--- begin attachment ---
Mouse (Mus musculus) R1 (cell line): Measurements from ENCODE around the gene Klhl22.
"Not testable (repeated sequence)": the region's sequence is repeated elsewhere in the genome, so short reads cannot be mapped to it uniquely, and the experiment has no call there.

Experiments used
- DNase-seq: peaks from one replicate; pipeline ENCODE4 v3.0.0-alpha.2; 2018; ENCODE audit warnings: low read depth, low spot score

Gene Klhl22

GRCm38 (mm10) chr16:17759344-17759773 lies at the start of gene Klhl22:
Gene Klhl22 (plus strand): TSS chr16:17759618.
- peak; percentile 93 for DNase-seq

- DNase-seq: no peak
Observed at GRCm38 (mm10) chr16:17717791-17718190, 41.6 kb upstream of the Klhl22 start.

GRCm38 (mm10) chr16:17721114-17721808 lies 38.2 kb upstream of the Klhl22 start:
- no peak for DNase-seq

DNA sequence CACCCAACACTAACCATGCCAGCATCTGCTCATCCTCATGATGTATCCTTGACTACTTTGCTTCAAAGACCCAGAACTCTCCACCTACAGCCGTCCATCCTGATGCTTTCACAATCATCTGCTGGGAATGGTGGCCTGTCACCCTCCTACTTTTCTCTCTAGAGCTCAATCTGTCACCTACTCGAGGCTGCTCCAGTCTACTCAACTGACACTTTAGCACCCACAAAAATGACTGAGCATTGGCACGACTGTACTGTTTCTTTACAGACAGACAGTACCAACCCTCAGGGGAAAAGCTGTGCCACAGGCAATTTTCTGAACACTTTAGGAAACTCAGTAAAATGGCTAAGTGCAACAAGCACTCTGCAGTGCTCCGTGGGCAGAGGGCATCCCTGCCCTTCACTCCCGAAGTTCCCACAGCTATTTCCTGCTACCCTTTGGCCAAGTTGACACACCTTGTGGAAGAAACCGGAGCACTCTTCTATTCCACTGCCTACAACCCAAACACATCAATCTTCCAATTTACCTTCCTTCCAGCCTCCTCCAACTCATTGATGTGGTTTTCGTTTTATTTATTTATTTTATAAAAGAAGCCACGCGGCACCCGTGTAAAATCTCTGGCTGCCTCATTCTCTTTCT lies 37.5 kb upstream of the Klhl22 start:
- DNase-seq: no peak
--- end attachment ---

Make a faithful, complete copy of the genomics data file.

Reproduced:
Mouse (Mus musculus) R1 (cell line): Measurements from ENCODE around the gene Klhl22.
"Not testable (repeated sequence)": the region's sequence is repeated elsewhere in the genome, so short reads cannot be mapped to it uniquely, and the experiment has no call there.

Experiments used
- DNase-seq: peaks from one replicate; pipeline ENCODE4 v3.0.0-alpha.2; 2018; ENCODE audit warnings: low read depth, low spot score

Gene Klhl22

GRCm38 (mm10) chr16:17759344-17759773 lies at the start of gene Klhl22:
Gene Klhl22 (plus strand): TSS chr16:17759618.
- peak; percentile 93 for DNase-seq

- DNase-seq: no peak
Observed at GRCm38 (mm10) chr16:17717791-17718190, 41.6 kb upstream of the Klhl22 start.

GRCm38 (mm10) chr16:17721114-17721808 lies 38.2 kb upstream of the Klhl22 start:
- no peak for DNase-seq

DNA sequence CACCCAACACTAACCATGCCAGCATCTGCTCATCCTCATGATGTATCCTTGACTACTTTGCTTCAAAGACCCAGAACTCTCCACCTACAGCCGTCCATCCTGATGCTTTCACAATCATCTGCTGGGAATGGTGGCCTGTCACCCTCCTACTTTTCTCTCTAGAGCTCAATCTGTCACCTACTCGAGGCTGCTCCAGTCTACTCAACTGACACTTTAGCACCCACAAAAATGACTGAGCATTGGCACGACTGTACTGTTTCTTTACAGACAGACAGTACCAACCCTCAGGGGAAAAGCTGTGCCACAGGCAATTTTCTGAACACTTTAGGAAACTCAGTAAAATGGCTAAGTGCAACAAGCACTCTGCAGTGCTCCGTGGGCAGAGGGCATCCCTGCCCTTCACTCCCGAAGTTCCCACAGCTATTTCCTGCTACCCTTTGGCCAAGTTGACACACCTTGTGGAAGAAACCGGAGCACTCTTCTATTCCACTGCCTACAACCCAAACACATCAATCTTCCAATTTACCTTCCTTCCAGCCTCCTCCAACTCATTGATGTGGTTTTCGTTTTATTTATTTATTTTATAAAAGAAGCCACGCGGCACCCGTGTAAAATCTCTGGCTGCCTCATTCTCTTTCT lies 37.5 kb upstream of the Klhl22 start:
- DNase-seq: no peak